All right, I'm going to delete a couple of clips here to simplify the timeline for this demonstration. Whenever we remove a clip from the timeline the other clips to the right of it are going to ripple. They are all going to move in to fill in that gap. See how it kind of slammed shut? If I have clips on parallel tracks, as long as the in point, or the beginning of the clip, is to the right of the clip that I delete, it will ripple also.
So rippling when we remove clips is taking all the video that we have that's off to the right and shifting it in to fill in the gap. Now what happens if the in point, for instance on this clip, is to the left, though, of the clip we are going to remove? In that case it doesn't move. What happens if we want to remove this clip, but we don't want anything else to move on the timeline? We'd like to take this one out, but we don't want things rippling. You can do that by right-clicking on it and selecting the option to Delete rather than the option to Delete and Close Gap.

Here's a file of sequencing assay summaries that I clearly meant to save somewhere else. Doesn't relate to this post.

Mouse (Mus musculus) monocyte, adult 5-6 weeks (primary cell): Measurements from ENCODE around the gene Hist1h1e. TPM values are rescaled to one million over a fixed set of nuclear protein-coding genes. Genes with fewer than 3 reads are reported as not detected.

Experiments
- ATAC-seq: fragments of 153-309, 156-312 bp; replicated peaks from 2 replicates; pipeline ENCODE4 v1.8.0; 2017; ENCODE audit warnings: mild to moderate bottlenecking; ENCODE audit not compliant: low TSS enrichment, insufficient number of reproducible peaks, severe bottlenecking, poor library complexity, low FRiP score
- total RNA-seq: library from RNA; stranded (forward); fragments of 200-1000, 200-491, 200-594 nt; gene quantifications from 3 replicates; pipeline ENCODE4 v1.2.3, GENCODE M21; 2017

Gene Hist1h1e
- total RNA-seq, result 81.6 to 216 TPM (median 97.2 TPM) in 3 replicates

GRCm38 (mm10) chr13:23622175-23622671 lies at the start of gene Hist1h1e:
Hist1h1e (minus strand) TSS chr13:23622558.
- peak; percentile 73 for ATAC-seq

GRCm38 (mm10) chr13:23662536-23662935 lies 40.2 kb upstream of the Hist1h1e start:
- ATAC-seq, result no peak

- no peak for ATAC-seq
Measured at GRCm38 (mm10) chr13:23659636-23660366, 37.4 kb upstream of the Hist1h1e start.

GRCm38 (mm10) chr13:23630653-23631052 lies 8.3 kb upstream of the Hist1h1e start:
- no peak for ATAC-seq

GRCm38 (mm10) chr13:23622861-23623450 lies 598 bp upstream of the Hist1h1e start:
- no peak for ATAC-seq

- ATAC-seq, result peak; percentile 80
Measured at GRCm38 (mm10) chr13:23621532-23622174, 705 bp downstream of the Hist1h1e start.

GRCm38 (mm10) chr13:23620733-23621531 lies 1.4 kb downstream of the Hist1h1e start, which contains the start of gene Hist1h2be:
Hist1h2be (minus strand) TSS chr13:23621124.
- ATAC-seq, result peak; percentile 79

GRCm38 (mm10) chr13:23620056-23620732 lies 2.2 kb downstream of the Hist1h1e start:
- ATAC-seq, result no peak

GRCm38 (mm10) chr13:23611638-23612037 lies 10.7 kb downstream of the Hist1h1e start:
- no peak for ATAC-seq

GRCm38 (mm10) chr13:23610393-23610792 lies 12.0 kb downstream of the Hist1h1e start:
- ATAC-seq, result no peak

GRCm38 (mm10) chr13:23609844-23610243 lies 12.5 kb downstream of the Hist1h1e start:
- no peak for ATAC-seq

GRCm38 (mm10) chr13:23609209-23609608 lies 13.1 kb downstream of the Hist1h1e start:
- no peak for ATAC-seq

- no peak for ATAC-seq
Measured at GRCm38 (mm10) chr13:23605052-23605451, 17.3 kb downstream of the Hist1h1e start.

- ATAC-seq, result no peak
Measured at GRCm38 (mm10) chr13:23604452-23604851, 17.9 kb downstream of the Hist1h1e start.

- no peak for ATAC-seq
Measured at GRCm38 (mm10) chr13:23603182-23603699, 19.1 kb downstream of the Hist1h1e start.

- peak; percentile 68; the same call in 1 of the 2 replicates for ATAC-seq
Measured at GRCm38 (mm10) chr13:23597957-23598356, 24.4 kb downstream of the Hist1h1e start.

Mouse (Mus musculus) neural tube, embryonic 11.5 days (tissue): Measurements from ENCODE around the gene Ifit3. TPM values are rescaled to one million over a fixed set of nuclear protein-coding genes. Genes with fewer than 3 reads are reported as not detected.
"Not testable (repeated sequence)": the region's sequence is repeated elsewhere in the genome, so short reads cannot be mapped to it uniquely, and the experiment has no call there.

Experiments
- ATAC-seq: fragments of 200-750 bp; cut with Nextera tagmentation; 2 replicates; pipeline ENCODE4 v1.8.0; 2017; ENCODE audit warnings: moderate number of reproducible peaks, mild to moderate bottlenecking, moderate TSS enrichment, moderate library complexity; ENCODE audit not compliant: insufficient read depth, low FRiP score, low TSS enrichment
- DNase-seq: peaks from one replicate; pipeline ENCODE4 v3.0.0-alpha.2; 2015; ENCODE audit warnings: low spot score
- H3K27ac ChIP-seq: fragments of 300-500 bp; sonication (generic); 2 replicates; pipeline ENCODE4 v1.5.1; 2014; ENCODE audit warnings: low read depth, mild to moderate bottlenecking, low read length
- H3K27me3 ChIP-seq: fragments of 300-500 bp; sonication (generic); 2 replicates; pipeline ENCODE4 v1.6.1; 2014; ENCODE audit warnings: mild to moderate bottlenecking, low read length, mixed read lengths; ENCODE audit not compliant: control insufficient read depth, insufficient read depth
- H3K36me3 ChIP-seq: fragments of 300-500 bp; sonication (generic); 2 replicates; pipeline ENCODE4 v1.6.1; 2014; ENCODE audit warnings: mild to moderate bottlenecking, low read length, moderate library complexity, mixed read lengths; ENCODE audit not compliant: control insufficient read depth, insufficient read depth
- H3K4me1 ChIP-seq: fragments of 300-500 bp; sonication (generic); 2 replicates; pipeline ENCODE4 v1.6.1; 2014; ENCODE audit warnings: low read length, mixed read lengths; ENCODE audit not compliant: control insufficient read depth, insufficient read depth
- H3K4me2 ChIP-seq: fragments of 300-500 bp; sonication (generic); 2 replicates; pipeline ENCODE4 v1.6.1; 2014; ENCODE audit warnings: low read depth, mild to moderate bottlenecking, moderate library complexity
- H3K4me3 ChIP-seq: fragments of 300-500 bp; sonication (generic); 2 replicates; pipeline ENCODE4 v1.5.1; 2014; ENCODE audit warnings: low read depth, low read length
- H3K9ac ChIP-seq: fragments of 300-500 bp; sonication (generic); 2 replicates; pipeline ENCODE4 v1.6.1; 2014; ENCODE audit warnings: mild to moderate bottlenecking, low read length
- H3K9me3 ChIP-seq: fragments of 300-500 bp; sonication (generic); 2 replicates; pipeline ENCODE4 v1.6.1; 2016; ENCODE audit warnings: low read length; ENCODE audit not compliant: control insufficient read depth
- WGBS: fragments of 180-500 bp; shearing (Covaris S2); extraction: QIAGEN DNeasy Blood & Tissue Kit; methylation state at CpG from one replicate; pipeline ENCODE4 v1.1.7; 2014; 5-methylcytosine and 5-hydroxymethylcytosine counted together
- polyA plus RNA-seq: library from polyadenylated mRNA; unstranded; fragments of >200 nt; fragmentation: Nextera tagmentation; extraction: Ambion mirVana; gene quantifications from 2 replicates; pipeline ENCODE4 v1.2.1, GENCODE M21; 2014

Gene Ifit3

When we select Delete, now the clip disappears but nothing ripples. That's a way to override the ripple on the timeline. It gets a little more complicated when you're inserting a clip. So I am going to Ctrl+Z, put that clip back in there. Let's create our fake movie again by adding our soundtrack and narration track. Now I want to insert a clip between the first and second clip on Video1 and Audio1. What's it going to do to the other clips that are on the timeline? To position my CTI right at the beginning of that clip, I can use Page Up and Page Down. That little command, when the timeline is selected, that command will jump the playhead from cut to cut.